Franchisee Failures Can Often be a Shared Responsibility
On the Internet, in blogs and in print media certain reports on franchisee failures may neglect one important factor.
Often times the franchise industry will take on the appearance of our current political system, which most historians would consider to be among the most
polarized in recent history. In terms of franchising, there are those who consider numerous franchisors to be greedy and devious. On the flip side some
franchisors place the responsibility for a failed franchise solely on the shoulders of the franchisee.
Quite often, the responsibility for failure can be shared. For example, one of the leading causes of franchisee failure is a lack of capital. Who bears the
responsibility for this? Is it the franchisor that may not provide accurate and full disclosure or the franchisee who reports more capital in their
franchise application than they actually have? If a franchisee candidate includes their family as one source of capital, should the franchisor be expected
to interview family members? An intriguing question to ponder.This is not to say that there aren't instances where a poor performing or disreputable
franchisor isn't fully responsible for their franchisee failures or that a franchisee that fails to follow the "system" or neglects their franchise doesn't
bear the responsibility for his or her failure.
I could certainly make a case for many franchisee failures to be a shared responsibility, such as:
1. A franchisor that in their zeal to grow the franchise system promotes the positive points of the franchise and overlooks some shortcomings on the part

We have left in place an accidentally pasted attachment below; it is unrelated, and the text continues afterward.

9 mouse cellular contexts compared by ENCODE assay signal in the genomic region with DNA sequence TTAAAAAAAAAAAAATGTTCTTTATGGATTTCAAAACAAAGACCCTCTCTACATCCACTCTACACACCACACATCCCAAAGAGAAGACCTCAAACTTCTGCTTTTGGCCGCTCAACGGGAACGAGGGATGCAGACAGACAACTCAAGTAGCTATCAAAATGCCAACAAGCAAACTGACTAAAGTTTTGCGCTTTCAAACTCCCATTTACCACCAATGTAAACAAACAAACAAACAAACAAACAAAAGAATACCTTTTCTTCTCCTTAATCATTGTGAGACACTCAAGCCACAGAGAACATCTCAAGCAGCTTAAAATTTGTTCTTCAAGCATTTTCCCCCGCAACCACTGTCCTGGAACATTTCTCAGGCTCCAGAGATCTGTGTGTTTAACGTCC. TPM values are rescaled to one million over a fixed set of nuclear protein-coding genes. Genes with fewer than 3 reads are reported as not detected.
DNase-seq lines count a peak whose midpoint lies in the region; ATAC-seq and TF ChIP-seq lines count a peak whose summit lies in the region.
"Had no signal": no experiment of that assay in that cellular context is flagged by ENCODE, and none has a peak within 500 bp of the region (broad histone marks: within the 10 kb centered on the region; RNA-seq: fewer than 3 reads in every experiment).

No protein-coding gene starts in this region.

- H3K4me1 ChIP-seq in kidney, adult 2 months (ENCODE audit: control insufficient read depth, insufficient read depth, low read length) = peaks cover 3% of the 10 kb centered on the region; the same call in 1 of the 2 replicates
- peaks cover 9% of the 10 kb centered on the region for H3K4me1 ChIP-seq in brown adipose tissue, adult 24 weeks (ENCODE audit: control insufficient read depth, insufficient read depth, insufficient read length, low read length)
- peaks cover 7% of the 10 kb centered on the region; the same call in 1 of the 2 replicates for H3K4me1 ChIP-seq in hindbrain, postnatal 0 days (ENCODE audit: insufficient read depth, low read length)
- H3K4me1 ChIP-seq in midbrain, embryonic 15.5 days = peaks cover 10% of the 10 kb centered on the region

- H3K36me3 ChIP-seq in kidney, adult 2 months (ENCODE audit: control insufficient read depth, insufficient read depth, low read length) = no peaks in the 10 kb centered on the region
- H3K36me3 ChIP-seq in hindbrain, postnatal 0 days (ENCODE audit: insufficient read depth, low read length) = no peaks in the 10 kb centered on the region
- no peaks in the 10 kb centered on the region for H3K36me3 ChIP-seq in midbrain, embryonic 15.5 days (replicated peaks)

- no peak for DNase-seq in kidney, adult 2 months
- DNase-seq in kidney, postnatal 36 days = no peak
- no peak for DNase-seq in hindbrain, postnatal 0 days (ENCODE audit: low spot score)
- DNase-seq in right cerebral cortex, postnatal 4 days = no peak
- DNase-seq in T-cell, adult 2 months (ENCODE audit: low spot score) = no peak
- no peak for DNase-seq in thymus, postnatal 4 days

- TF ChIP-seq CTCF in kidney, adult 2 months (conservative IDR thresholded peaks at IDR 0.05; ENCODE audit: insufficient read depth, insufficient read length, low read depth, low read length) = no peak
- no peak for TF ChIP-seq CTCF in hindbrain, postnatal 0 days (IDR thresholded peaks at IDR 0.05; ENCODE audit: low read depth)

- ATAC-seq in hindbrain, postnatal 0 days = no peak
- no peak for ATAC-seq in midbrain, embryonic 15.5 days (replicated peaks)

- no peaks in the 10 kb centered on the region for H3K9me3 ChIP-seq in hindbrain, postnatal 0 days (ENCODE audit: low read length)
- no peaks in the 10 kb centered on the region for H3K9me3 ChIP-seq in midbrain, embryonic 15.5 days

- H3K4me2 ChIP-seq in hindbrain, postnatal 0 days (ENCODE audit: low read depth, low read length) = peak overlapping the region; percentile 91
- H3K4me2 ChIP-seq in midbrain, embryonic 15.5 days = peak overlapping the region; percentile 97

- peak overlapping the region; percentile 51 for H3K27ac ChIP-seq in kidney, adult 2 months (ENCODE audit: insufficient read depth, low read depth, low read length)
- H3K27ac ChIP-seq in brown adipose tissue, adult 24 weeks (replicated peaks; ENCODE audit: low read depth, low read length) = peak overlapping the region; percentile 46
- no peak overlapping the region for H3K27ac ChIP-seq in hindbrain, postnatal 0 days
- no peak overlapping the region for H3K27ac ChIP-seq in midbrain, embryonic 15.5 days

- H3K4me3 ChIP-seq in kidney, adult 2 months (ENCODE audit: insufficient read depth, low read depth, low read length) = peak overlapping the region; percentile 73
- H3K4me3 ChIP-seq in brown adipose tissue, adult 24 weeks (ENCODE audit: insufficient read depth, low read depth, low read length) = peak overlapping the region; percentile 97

of a franchise candidate.
2. The franchisee candidate who is dollar wise and pound foolish that fails to invest some money for qualified legal and financial advice and further,
fails to review the wealth of franchise evaluation information available from various sources.
One possible solution to franchisee failure is for a franchisor to make full disclose and to aggressively investigate the qualifications of every franchise
candidate. On the franchisee side understand franchising, invest some time to thoroughly investigate their preferred franchise opportunity and utilize
qualified legal and financial advice.
Could the shared responsibility for franchisee failure be converted to a shared responsibility for franchisee success? Can it be as easy as it seems?
© 2015 FranchiseKnowHow, LLC
Ed Teixeira is the President of FranchiseKnowHow.com and Chief Operating
Officer, FranchiseGrade.com. He is a former
franchise executive and franchisee. He can be contacted at 631-246-5782 or